PHOENIX — The Diamondbacks selected Chris Owings out of Gilbert High School in South Carolina with the 41st pick of the 2009 MLB Draft.
Now in his third season with the major league club, Owings recalls the moment like it was yesterday.
“I remember being in high school and graduating two days before and being excited for the draft,” Owings said. “A couple days after that, we were watching it on TV and, sure enough, I got the call and it changed my life.”
Owings is one of three Diamondbacks picks made before the second round who are currently on the roster, along with A.J. Pollock and Archie Bradley. In all, 23 of the 32 players selected by the franchise in the first round, the supplemental first round, or the competitive balance lottery round have made it to the majors. Eighteen of those 23 have played at least one game for the Diamondbacks. The team is hoping for another success story with its selection of Auburn outfielder Anfernee Grier with the 39th pick in Thursday’s draft.
In the MLB Draft, there are two rounds sandwiched between the first and second round – the supplemental first round and the competitive balance round. The supplemental first round consists of compensatory picks given to teams that lost a free agent to another team during the previous offseason after making an offer to that player. Following that round is the competitive balance round, which, according to MLB, awards picks to six teams the league deems in need of additional help based on certain criteria. Both Owings and Grier were selected in the competitive balance round.
The Diamondbacks selected Bradley with the seventh pick in the first round in 2011. After bouncing around the minors, he made his major league debut in 2015.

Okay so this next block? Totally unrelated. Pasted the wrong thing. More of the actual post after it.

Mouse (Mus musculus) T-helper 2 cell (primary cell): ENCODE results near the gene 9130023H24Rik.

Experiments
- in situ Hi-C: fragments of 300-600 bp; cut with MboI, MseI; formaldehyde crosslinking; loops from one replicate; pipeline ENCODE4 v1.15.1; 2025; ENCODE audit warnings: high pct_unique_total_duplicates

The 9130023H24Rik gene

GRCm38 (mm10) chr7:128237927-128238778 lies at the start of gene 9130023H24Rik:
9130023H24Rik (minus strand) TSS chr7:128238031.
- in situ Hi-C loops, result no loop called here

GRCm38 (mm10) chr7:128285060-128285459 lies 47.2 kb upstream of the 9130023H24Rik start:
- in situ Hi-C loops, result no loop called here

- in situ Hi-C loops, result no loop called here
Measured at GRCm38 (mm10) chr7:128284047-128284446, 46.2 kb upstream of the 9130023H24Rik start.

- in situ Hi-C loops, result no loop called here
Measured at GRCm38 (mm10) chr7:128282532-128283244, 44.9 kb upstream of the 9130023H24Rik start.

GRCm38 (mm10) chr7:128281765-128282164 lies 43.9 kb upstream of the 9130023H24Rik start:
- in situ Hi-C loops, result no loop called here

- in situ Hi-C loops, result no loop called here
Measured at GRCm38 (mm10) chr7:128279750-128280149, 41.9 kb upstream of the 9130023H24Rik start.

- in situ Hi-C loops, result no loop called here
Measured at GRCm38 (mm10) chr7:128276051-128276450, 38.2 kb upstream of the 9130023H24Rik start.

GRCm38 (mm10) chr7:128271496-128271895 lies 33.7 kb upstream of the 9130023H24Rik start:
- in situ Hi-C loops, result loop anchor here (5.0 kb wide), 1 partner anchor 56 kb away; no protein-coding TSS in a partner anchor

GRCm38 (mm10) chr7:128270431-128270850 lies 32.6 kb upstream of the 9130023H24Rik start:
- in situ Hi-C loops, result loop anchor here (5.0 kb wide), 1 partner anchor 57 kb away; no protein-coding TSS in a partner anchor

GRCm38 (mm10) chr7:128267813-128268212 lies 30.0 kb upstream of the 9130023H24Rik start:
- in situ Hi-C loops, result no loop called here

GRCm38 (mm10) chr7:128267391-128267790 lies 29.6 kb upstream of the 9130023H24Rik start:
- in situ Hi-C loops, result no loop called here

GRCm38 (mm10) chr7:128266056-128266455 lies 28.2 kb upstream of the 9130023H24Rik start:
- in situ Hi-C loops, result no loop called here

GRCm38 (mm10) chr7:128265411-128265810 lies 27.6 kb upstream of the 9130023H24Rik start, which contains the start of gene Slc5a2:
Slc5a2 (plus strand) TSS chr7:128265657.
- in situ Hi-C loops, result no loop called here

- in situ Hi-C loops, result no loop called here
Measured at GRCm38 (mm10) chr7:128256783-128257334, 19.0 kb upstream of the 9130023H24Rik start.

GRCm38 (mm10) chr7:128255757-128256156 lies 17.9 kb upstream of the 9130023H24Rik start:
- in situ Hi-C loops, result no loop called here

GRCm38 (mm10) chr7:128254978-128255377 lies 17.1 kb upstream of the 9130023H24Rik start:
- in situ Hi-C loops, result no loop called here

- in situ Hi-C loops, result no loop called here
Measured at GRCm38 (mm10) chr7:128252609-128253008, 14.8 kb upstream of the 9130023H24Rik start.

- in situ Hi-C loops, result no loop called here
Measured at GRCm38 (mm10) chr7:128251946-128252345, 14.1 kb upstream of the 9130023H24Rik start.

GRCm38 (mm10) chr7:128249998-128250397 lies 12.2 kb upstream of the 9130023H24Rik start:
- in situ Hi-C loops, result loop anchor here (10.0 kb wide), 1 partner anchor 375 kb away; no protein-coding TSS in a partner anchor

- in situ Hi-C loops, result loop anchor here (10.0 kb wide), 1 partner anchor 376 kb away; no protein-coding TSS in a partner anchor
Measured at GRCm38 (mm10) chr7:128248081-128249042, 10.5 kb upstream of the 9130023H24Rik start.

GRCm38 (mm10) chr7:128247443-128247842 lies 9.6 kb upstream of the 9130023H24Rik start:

“You have to enjoy (the grind) and love it and just understand that usually the teams and the people who are controlling what happens have a pretty good idea of what’s best for you,” Bradley said. “Even though at the time you may think you should be moved up or you should be somewhere else instead of in Low-A or Double-A or wherever you are.”
Picking 39th is a far cry from the No. 1 overall pick the Diamondbacks had a year ago, when they selected Vanderbilt shortstop Dansby Swanson, who was traded to the Atlanta Braves in the Shelby Miller deal.
The selection of Grier Thursday marks 20 years since the Diamondbacks made their first-ever draft pick. Cronkite News takes a look back at some of the highs and lows of the Diamondbacks’ draft history.
The Early Years (1996-2005)
The Diamondbacks’ first pick ever was Millikan High School pitcher Nick Bierbrodt, taken 30th in the 1996 draft. Bierbrodt appeared in just five games for the D-backs and 38 major league games total. In fact, none of the team’s first six first-round choices between 1996 and 2002 spent any significant time in the major league clubhouse.
That changed in 2003 with Carlos Quentin, taken with the 29th overall pick, who started a trend of the team’s first-round picks becoming bonafide major leaguers.
Drafted at age 21 out of Stanford, Quentin spent two years with the Diamondbacks before being traded to the Chicago White Sox, where he went on to become a two-time All-Star. He hit more than 20 home runs in each of his four years in Chicago, including a career-high 36 in 2008.